• Basics: Eggs, cheese and butter are all perishable, but should last weeks if they’re properly refrigerated. Garlic, onions and potatoes take a long time to go bad, and your bagels and sliced bread get a longer shelf life if you pop them in the freezer.
  • Cleaning supplies: As you likely already know, it’ll be tough to find sanitizing wipes or hand sanitizer. If you see these on the shelves, scoop some up, but get only what you need so there’s enough for others. Dish soap, hand soap, cleaning sprays and bleach are also must-buys if you’re lucky enough to see them in stock. Paper towels are also ideal to have for wiping down surfaces around the house (while you’re in that aisle, don’t forget about toilet paper and tissues).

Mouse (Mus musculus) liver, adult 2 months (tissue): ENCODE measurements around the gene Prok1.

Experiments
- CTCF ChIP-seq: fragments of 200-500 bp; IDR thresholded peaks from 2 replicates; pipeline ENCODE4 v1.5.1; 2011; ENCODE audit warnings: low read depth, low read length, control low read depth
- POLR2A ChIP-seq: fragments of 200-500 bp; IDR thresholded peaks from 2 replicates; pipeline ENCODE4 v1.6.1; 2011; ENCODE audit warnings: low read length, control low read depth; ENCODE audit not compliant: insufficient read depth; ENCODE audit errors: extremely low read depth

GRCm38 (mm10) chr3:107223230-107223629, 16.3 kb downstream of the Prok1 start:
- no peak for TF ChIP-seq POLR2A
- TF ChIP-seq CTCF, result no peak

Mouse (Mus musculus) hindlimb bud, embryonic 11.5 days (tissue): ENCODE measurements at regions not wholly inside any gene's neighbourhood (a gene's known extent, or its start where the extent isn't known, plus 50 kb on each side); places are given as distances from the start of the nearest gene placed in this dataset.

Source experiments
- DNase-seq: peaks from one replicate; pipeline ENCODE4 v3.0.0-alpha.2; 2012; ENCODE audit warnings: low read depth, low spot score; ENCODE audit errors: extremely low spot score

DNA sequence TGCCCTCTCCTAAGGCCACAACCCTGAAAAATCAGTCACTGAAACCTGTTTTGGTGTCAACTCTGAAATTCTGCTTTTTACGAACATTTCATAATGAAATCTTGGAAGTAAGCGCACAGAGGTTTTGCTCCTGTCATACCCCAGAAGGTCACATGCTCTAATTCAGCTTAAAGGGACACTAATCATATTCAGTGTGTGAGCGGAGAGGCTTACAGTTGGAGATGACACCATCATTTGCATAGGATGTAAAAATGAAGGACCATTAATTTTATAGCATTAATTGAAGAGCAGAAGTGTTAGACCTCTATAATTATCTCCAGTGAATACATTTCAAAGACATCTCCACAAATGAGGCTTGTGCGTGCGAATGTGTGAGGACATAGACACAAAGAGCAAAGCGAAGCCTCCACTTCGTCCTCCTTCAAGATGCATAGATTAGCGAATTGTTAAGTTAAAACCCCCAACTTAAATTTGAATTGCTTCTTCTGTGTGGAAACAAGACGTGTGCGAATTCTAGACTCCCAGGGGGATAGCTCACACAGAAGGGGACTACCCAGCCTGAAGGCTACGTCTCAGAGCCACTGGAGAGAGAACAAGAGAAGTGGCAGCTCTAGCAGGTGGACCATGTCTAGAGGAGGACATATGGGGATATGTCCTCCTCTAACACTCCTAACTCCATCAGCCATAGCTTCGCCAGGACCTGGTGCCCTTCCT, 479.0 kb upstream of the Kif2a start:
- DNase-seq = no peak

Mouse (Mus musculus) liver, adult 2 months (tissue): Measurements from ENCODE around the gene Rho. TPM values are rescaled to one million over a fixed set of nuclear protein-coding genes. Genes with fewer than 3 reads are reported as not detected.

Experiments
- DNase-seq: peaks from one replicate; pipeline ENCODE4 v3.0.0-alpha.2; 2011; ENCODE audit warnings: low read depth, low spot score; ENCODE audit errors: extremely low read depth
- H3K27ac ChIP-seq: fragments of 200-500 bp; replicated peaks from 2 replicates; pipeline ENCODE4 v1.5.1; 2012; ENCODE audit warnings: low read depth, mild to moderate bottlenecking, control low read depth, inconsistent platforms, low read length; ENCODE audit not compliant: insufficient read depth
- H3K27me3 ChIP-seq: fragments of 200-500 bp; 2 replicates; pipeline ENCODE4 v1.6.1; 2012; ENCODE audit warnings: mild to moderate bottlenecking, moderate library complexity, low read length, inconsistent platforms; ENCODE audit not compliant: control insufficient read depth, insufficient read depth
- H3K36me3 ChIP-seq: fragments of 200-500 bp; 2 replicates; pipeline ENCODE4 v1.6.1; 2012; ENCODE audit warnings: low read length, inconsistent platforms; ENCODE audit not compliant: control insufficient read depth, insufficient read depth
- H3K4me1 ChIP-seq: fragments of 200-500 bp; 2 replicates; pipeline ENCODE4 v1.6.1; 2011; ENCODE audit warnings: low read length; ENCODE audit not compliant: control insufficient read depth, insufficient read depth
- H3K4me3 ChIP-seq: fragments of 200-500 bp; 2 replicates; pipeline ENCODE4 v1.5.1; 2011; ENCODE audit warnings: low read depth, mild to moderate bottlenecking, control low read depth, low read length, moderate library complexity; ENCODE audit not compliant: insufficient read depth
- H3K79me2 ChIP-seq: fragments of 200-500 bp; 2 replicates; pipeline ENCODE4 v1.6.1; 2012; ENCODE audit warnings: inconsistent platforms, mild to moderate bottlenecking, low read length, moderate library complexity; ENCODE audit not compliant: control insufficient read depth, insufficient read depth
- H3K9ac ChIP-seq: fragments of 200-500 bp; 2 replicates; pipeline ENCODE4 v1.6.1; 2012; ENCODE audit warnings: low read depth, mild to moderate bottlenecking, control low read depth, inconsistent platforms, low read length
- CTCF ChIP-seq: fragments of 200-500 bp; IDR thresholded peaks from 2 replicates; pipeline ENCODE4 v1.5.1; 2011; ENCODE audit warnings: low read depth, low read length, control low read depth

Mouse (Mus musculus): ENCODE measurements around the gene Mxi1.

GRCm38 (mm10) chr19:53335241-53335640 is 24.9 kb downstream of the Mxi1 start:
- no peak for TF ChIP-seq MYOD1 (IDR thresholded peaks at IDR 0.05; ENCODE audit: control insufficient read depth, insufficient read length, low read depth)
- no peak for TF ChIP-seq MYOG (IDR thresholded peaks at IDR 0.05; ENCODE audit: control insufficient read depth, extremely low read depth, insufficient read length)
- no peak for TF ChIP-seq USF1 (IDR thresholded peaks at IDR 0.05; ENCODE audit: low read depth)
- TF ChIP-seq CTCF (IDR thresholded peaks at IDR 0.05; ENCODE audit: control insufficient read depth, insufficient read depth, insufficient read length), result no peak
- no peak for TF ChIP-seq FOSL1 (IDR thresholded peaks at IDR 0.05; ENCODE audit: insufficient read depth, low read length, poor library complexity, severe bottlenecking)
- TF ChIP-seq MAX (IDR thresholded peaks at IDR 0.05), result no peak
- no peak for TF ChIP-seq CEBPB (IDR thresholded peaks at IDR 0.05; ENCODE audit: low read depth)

• Medicine: Ibuprofen and Tylenol are always good to have on deck. If you or the kids have allergies, be sure to snag your Claritin and saline spray. For boo-boos, make sure you have Band-Aids in the house. In case someone does end up showing symptoms of a cold, flu or coronavirus, have fever-reducing and cough/cold/flu medicines on hand. Have enough water at home to keep the kids extra hydrated if they do get sick.
  • Pet food: Have enough for your furry friends in stock to last so that you won’t need to go back to the store in a few weeks.

Why Hoarding Is Harmful

At times like these, it’s imperative that we look out for and protect each other. This is why it’s crucial to take what you need and leave the rest for more vulnerable shoppers like the immunocompromised and the elderly. Panic buying makes it disproportionately difficult for everyone to get what they need, plus it makes shortages worse in an already precarious time. This is why many stores have put two-per-person limits on certain products like toilet paper and hand sanitizer (Target’s list includes toilet paper and bottled water, and Wegmans’ runs the gamut from eggs to diapers to chicken).